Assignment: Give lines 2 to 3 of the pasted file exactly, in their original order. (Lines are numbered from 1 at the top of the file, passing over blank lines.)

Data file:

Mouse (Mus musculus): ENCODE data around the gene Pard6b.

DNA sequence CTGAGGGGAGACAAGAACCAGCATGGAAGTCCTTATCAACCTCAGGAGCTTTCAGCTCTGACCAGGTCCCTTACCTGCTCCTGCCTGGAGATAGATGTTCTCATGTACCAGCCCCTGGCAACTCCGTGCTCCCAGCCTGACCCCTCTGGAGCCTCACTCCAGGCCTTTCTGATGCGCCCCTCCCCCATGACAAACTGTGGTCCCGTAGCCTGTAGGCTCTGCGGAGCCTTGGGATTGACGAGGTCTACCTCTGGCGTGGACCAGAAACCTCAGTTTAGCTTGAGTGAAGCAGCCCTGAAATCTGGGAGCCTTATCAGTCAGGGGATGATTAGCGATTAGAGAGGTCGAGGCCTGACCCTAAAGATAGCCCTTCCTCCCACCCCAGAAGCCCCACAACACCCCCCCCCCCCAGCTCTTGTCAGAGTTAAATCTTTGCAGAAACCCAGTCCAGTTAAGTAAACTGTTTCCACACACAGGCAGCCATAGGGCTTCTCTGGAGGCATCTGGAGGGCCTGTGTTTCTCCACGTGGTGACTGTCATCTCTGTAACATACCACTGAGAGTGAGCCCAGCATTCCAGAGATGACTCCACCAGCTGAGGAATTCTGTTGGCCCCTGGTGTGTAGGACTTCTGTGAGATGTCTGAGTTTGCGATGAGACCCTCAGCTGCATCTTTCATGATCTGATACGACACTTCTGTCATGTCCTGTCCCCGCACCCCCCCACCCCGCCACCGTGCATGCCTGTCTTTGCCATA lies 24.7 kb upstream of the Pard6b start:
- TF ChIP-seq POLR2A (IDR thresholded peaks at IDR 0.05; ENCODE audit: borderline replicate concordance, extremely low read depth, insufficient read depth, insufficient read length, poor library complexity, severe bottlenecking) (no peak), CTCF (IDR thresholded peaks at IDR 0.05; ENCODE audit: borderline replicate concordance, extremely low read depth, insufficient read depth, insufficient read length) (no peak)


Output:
DNA sequence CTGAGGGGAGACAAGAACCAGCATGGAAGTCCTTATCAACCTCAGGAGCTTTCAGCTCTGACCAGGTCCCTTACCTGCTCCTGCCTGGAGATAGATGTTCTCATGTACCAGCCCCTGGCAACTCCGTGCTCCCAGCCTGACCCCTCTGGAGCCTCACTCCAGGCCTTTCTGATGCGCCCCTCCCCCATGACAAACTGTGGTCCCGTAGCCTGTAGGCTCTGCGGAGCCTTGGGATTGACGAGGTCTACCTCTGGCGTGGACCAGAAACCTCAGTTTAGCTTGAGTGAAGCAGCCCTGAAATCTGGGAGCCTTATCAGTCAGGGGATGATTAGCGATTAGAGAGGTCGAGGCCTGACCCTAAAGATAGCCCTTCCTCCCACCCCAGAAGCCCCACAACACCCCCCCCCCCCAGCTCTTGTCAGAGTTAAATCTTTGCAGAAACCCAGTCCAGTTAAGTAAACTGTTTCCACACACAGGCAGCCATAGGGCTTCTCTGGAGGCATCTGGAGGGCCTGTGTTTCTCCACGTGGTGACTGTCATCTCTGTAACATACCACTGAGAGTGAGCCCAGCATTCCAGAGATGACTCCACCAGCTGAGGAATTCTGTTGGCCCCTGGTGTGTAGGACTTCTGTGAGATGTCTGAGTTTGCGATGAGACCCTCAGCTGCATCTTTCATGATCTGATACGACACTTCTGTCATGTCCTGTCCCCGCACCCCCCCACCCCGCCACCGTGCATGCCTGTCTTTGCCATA lies 24.7 kb upstream of the Pard6b start:
- TF ChIP-seq POLR2A (IDR thresholded peaks at IDR 0.05; ENCODE audit: borderline replicate concordance, extremely low read depth, insufficient read depth, insufficient read length, poor library complexity, severe bottlenecking) (no peak), CTCF (IDR thresholded peaks at IDR 0.05; ENCODE audit: borderline replicate concordance, extremely low read depth, insufficient read depth, insufficient read length) (no peak)